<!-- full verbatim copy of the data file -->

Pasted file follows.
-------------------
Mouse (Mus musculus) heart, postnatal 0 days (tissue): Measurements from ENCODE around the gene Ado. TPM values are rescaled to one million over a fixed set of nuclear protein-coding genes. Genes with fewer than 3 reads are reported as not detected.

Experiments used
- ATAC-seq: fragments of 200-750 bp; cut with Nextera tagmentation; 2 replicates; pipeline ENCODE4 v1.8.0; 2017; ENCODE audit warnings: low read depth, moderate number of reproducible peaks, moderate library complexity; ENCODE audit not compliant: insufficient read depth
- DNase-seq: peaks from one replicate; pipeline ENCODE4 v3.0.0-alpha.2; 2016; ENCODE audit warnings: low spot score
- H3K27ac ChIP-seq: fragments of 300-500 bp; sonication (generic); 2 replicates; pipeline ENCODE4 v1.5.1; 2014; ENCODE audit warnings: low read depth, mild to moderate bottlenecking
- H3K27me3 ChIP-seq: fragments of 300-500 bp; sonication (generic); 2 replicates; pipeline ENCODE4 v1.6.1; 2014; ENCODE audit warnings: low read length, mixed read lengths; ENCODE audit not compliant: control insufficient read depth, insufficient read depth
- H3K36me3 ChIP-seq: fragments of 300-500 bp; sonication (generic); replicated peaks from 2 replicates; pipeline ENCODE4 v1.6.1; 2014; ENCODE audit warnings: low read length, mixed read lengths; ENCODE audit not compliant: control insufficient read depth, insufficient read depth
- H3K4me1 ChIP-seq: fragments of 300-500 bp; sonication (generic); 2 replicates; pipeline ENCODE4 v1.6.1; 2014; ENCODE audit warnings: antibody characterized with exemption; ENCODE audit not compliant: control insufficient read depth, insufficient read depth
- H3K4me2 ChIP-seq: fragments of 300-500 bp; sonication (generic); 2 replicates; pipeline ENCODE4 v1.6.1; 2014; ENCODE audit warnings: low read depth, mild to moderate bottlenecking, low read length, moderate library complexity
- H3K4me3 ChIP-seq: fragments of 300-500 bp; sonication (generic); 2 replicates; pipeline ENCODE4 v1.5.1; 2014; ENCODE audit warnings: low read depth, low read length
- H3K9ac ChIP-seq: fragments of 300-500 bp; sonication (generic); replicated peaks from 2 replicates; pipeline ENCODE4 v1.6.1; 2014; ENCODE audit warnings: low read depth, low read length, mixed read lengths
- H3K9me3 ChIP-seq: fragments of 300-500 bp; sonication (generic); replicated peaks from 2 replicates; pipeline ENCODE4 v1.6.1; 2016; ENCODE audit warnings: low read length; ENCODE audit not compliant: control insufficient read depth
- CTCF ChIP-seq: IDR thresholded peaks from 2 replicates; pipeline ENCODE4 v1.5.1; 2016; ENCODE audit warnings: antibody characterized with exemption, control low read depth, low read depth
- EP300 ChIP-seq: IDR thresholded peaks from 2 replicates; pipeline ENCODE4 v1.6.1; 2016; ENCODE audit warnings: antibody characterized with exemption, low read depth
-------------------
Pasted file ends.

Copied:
Mouse (Mus musculus) heart, postnatal 0 days (tissue): Measurements from ENCODE around the gene Ado. TPM values are rescaled to one million over a fixed set of nuclear protein-coding genes. Genes with fewer than 3 reads are reported as not detected.

Experiments used
- ATAC-seq: fragments of 200-750 bp; cut with Nextera tagmentation; 2 replicates; pipeline ENCODE4 v1.8.0; 2017; ENCODE audit warnings: low read depth, moderate number of reproducible peaks, moderate library complexity; ENCODE audit not compliant: insufficient read depth
- DNase-seq: peaks from one replicate; pipeline ENCODE4 v3.0.0-alpha.2; 2016; ENCODE audit warnings: low spot score
- H3K27ac ChIP-seq: fragments of 300-500 bp; sonication (generic); 2 replicates; pipeline ENCODE4 v1.5.1; 2014; ENCODE audit warnings: low read depth, mild to moderate bottlenecking
- H3K27me3 ChIP-seq: fragments of 300-500 bp; sonication (generic); 2 replicates; pipeline ENCODE4 v1.6.1; 2014; ENCODE audit warnings: low read length, mixed read lengths; ENCODE audit not compliant: control insufficient read depth, insufficient read depth
- H3K36me3 ChIP-seq: fragments of 300-500 bp; sonication (generic); replicated peaks from 2 replicates; pipeline ENCODE4 v1.6.1; 2014; ENCODE audit warnings: low read length, mixed read lengths; ENCODE audit not compliant: control insufficient read depth, insufficient read depth
- H3K4me1 ChIP-seq: fragments of 300-500 bp; sonication (generic); 2 replicates; pipeline ENCODE4 v1.6.1; 2014; ENCODE audit warnings: antibody characterized with exemption; ENCODE audit not compliant: control insufficient read depth, insufficient read depth
- H3K4me2 ChIP-seq: fragments of 300-500 bp; sonication (generic); 2 replicates; pipeline ENCODE4 v1.6.1; 2014; ENCODE audit warnings: low read depth, mild to moderate bottlenecking, low read length, moderate library complexity
- H3K4me3 ChIP-seq: fragments of 300-500 bp; sonication (generic); 2 replicates; pipeline ENCODE4 v1.5.1; 2014; ENCODE audit warnings: low read depth, low read length
- H3K9ac ChIP-seq: fragments of 300-500 bp; sonication (generic); replicated peaks from 2 replicates; pipeline ENCODE4 v1.6.1; 2014; ENCODE audit warnings: low read depth, low read length, mixed read lengths
- H3K9me3 ChIP-seq: fragments of 300-500 bp; sonication (generic); replicated peaks from 2 replicates; pipeline ENCODE4 v1.6.1; 2016; ENCODE audit warnings: low read length; ENCODE audit not compliant: control insufficient read depth
- CTCF ChIP-seq: IDR thresholded peaks from 2 replicates; pipeline ENCODE4 v1.5.1; 2016; ENCODE audit warnings: antibody characterized with exemption, control low read depth, low read depth
- EP300 ChIP-seq: IDR thresholded peaks from 2 replicates; pipeline ENCODE4 v1.6.1; 2016; ENCODE audit warnings: antibody characterized with exemption, low read depth